The Isles of Scilly remain a bit of a mystery to even the most seasoned British traveller. You might know someone who went many years ago or perhaps you’ve seen the Scilly Isles’ turquoise waters and white sand beaches in a brochure or on Instagram. Maybe you’ve heard about the Scillies’ “seaside of yesteryear” appeal or perhaps you just know that the islands are an awfully long way from the rest of England. But what is it really like on the Isles of Scilly? And how do you get there? I’ll be answering these questions and many more in this guide to planning family holidays in the Scilly Isles.
Why do I recommend family holidays in the Scilly Isles?
I would sum up the Isles of Scilly as this: a perfect balance of quality time for both parents and children. The Scilly Islands are so quiet and safe that children can play independently while parents can truly relax. If you’d like to find out more, read my post about why we loved the Scillies.
When should you book your trip to the Isles of Scilly?
Plan ahead. I struggled to find the right accommodation for our Scilly Isles family holiday ten months in advance (admittedly, we booked three separate units so it was a somewhat complicated requirement). A lot of the best places are very hard to come by as the previous year’s guests get first dibs before the accommodation is released to the masses. I met several families who have been returning to the same place for ten or more years. So, book as far ahead as you can. And secure your means of transport early too.
Which Scilly Isle should you stay on?
Of the 140 or so isles, there are five inhabited ones to choose from. We stayed on St Mary’s, which is the largest island and has by far the widest selection of accommodation and facilities. Of the total 2,200 Scillonians (Scilly residents), half of them reside in Hugh Town, the capital of St Mary’s. Much of the Scillies’ accommodation can be found in Hugh Town and it’s where the ferries and inter-island boats dock. St Mary’s has some lovely sandy beaches and a surprisingly diverse interior of woodland, wetland and farmland.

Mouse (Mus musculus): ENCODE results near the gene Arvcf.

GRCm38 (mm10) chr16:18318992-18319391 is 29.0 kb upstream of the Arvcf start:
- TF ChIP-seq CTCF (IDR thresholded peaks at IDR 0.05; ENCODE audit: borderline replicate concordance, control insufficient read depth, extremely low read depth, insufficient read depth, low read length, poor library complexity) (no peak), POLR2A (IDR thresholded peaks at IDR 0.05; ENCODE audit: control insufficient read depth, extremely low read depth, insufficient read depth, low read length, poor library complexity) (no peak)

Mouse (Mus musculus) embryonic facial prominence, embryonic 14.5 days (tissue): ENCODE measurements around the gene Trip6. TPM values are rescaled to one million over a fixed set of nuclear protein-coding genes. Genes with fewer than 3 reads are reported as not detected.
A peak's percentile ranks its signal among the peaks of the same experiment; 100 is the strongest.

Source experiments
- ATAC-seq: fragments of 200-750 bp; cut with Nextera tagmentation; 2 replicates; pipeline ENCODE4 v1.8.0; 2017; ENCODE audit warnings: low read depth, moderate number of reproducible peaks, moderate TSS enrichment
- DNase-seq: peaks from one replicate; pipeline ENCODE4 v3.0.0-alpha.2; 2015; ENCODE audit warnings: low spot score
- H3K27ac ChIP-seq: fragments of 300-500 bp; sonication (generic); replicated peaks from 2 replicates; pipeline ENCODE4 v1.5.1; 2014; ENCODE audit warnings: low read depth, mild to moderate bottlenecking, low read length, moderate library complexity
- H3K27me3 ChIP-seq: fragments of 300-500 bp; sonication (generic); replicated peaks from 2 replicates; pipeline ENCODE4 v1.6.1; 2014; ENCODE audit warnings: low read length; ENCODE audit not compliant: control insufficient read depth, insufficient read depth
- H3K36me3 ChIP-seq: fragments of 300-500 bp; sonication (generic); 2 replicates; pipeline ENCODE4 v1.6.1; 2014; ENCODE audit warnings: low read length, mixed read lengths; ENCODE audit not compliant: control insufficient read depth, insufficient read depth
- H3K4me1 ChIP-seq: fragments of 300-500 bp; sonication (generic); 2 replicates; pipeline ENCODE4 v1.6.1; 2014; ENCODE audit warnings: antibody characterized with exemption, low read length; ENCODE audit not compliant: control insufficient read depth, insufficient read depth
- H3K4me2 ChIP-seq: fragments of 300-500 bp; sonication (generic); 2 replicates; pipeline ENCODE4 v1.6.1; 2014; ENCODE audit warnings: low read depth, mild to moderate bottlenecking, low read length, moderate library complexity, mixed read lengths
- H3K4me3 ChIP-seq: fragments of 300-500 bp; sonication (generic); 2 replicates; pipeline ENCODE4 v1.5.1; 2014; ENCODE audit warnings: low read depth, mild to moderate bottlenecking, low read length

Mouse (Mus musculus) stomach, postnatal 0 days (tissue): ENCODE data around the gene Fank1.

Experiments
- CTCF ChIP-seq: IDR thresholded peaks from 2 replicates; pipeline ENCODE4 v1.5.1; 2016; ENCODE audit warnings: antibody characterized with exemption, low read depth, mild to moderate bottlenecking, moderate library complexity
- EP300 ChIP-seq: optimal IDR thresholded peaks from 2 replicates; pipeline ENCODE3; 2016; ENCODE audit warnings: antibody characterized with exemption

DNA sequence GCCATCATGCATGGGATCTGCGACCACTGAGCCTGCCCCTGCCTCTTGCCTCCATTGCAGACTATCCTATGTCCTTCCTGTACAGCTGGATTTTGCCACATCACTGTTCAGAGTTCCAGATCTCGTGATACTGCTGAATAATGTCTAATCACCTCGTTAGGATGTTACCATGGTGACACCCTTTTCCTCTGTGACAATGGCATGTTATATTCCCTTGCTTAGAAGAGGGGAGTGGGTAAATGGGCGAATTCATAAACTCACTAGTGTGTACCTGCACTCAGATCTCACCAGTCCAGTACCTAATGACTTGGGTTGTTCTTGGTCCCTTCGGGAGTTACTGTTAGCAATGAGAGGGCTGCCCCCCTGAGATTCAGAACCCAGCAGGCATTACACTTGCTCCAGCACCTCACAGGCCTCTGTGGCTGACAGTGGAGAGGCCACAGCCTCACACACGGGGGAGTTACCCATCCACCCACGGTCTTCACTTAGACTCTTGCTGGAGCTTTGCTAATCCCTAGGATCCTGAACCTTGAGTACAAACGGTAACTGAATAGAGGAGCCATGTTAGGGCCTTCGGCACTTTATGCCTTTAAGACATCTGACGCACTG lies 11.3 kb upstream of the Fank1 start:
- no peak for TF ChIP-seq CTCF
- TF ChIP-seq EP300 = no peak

The other four islands are known as the off-islands. Privately-owned Tresco is the place to stay if you prefer a bit of luxury, its Ruin Beach Cafe overlooking the sailing club had an air affluence about it and the rental properties are a cut above what you’ll find on the other islands. Tresco has some impressive ruins along its coastline and many visitors come to explore the well known Abbey Gardens. Exotic-looking plants thrive all over Tresco and I was surprised by how incredibly quiet it was after St Mary’s… and St Mary’s was pretty quiet.
St Martin’s is the island to head for if you’re after those incredible Caribbean-esque beaches. They’re backed by colourful heathland crisscrossed by sandy footpaths. Life is distinctly slower here and the island has just a scattering of houses. If visitors regret taking the term “bare-foot island” too literally, St Martin’s has a shoemaker, you’ll find his tiny workshop (reminiscent of that used by Grimm’s elves) next door to the delicious island bakery.
The two smaller isles of Bryher and St Agnes are perfect for a proper escapism experience. Rugged St Agnes is the most westerly isle and has the smallest selection of holiday accommodation, it’s joined by a sandbar at low tide to uninhabited Gugh. Bryher benefits from its close proximity to Tresco; its east coast is sheltered and perfect for swimming while its exposed west coast is great for admiring the powerful force of the Atlantic. Whichever island you choose to stay on, there are daily boat trips between the isles, journey times are between 10 and 20 minutes.